Double, double toil and trouble;
Fire burn, and caldron bubble.
I’m pretty sure my earliest memory of Shakespeare is reciting as ghoulishly as possible this spooky incantation by the Three Witches in Macbeth. We were no doubt a menacing bunch of second graders- absent front teeth, scraped up knees- fully committed to making each other squirm with all that talk of eye of newt and tongue of dog.
It’s believed that Macbeth was written by Shakespeare in 1606. While reading the play, I have to remind myself that witchcraft was taken very seriously in England during Shakespeare’s age. Evidence of sorcery was a capital offence punishable by hanging, burning, or drowning. Gulp. James I, then the new King of England, and patron of Shakespeare’s acting company, had even written a book titled Demonology.
When Shakespeare died in 1616 at 52, only half of his plays had been printed. These small, one-play editions are called quartos. Macbeth was not among them. It, along with 17 others, debuted in the First Folio of 1623. The printing of the First Folio, a large memorial volume of his complete works, was arranged by his friends and associates to honor the late bard. The success of the First Folio led to the printing of a Second Folio with minor corrections nine years later. In 1663, a Third Folio added many new plays, most of which were falsely attributed to Shakespeare. The Third Folio is quite scarce because a large number of copies were destroyed in the great fire of London in 1666. Finally, a Fourth Folio, also including the spurious plays, appeared in 1685.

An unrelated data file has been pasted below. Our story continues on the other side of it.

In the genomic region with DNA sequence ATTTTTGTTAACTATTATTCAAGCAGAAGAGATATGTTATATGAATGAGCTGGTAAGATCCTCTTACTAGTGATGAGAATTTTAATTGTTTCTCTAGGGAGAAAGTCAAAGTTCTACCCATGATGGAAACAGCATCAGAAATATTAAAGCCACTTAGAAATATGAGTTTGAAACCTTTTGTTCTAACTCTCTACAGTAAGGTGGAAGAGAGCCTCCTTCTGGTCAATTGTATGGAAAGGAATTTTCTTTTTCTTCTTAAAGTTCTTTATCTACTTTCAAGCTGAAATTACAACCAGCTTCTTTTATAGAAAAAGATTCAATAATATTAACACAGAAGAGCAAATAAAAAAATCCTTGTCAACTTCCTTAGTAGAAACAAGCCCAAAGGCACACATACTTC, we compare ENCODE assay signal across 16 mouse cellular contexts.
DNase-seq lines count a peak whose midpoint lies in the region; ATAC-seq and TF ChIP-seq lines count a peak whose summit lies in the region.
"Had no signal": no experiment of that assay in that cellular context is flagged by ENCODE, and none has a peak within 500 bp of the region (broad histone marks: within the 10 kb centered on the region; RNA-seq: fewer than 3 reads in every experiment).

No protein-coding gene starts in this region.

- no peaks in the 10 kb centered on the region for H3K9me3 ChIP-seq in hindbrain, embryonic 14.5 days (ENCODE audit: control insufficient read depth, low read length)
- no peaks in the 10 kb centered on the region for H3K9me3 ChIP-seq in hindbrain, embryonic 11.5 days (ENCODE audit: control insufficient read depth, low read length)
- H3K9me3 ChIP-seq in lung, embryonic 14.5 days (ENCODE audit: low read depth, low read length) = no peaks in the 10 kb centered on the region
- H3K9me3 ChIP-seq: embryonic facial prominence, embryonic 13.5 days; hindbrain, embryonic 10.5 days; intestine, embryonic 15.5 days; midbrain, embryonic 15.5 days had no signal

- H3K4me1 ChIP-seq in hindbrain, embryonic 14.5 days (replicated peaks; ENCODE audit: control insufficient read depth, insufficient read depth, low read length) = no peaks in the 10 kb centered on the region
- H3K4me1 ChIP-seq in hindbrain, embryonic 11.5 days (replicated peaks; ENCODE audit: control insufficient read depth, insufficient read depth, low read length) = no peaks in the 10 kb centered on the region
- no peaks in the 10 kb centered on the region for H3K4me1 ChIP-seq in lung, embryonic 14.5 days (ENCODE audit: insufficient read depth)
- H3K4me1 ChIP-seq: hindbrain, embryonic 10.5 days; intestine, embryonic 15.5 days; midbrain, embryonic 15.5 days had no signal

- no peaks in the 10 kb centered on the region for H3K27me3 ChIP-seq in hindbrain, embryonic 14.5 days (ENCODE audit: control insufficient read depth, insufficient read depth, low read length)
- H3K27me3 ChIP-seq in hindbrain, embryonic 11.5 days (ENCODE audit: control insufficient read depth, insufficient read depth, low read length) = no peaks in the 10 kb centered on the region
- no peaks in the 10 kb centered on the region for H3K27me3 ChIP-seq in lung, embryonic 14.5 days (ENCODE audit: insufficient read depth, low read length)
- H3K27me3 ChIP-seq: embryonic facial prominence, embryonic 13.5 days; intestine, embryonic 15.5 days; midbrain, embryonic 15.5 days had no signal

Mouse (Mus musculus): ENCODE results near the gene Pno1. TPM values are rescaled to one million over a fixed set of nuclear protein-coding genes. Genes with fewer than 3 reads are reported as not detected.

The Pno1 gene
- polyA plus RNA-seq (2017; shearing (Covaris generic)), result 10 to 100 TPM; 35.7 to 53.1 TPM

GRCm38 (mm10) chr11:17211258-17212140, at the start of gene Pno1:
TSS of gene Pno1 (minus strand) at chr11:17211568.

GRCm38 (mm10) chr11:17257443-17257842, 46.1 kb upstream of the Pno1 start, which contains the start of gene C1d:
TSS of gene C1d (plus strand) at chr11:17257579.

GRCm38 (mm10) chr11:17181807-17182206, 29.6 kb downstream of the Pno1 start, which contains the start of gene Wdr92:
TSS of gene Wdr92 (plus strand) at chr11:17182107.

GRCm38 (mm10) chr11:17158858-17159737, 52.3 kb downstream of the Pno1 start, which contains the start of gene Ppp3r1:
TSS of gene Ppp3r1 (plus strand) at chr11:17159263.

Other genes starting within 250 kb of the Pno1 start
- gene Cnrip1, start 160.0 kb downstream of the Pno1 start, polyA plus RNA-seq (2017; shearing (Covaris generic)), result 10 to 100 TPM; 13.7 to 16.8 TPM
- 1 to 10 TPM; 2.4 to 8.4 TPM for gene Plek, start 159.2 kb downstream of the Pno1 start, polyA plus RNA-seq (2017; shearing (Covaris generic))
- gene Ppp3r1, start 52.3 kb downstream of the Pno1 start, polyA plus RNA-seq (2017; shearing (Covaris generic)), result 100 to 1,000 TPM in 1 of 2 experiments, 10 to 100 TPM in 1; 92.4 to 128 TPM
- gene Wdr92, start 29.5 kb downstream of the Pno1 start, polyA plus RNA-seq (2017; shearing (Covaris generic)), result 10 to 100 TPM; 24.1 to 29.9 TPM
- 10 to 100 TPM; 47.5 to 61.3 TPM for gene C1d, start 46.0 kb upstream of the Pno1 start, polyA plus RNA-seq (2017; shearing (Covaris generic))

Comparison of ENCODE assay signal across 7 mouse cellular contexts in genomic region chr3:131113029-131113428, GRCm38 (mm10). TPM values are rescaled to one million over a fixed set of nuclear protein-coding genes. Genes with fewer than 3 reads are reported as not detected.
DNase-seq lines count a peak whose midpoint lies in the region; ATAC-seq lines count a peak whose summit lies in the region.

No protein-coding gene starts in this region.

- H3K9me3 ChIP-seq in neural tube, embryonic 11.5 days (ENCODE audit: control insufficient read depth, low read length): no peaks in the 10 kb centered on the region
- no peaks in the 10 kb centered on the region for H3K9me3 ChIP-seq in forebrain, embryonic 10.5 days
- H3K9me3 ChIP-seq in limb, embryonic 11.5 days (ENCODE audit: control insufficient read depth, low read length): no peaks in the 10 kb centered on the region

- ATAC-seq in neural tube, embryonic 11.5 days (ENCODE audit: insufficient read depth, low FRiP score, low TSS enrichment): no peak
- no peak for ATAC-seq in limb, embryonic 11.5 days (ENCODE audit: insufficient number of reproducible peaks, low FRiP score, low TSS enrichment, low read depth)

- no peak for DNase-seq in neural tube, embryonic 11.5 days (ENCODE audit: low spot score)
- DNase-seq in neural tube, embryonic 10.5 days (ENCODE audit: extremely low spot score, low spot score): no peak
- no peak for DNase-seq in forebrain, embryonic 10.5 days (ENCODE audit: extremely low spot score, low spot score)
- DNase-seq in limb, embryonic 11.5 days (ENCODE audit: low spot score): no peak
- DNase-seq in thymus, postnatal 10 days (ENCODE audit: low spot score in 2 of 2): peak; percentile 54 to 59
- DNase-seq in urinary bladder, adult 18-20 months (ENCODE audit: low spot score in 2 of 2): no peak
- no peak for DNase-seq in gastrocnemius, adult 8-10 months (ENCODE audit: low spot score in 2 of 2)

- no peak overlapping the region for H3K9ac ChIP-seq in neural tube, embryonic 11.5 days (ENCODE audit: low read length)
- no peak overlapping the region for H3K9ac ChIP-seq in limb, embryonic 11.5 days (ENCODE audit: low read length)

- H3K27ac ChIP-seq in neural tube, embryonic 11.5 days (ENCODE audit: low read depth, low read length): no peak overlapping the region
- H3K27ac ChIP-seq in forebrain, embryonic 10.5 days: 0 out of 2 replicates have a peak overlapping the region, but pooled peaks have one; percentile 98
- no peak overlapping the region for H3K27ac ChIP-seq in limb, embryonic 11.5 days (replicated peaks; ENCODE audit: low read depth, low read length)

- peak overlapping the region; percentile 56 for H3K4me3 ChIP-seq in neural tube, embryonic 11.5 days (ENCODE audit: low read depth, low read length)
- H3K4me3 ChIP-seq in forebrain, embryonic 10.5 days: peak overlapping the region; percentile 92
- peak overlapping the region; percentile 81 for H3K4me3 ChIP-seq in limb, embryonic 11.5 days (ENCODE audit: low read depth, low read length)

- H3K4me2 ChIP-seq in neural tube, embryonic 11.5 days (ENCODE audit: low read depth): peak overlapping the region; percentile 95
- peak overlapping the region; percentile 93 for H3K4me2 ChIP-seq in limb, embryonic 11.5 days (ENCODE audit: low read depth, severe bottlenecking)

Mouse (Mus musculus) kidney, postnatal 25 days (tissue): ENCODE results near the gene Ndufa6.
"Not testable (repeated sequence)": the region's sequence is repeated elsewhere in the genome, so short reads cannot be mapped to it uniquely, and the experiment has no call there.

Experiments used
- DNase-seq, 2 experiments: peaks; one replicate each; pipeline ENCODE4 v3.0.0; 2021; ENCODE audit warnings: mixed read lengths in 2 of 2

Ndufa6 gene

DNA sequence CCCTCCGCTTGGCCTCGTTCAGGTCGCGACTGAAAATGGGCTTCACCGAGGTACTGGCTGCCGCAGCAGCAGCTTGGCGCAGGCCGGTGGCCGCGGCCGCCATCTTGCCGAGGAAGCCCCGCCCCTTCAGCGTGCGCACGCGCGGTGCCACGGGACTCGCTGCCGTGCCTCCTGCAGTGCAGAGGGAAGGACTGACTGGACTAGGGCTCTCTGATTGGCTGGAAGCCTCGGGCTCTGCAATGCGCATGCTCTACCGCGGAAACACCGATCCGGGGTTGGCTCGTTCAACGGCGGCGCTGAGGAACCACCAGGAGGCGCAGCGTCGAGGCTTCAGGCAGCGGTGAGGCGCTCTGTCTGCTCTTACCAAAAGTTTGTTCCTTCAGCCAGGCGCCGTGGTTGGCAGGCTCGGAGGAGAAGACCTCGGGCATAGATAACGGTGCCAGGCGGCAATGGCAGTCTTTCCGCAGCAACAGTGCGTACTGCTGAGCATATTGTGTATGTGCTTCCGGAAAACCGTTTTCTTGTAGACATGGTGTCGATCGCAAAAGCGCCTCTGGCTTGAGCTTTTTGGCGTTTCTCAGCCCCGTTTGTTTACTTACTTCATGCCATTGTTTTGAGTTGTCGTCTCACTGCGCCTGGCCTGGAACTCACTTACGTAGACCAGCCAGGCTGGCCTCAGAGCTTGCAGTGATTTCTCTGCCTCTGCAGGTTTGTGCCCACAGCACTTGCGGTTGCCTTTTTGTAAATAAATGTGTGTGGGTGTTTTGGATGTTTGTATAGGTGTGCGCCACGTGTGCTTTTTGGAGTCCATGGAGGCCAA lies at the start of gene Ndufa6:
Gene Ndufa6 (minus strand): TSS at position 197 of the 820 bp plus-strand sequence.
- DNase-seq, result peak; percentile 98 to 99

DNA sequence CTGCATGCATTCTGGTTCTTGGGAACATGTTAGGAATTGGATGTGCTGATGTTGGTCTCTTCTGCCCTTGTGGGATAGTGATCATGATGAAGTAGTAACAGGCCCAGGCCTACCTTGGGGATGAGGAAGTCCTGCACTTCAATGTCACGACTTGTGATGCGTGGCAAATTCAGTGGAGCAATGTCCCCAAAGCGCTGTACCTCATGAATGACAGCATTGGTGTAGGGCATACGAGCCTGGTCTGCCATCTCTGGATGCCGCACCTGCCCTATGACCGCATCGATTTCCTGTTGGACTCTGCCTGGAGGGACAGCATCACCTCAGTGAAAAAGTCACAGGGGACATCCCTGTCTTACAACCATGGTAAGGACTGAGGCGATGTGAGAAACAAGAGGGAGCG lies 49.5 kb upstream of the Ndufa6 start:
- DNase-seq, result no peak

At Central Library, our Rare Books and Special Collections department holds a copy of Original Leaves from the First Four Folios of the Plays of William Shakespeare: 1623, 1632, 1663, 1685 (RB-X Oversize 822.33 G.) This volume from 1935 was published by the Grabhorn Press, a late San Francisco-based arts and crafts printing shop. In addition to the original leaves, an entertaining introduction written by Edwin Eliott Willoughby recounts the labyrinthine saga behind these early printings. Willoughby was the Chief Bibliographer at the Folger Shakespeare Library in Washington, D.C. from 1935 until his retirement in 1958.
The first three folios in our edition are represented by pages from Love’s Labour’s Lost, Richard II, and Julius Caesar, respectively. Which brings me back to Macbeth, our Fourth Folio page. Yesterday I realized our particular leaf contains Act 4, Scene 2 from Macbeth, which features the heinous stabbing death of Macduff’s small son and implicit murder of his wife.
He has kill’d me, Mother,
Run away, I pray you.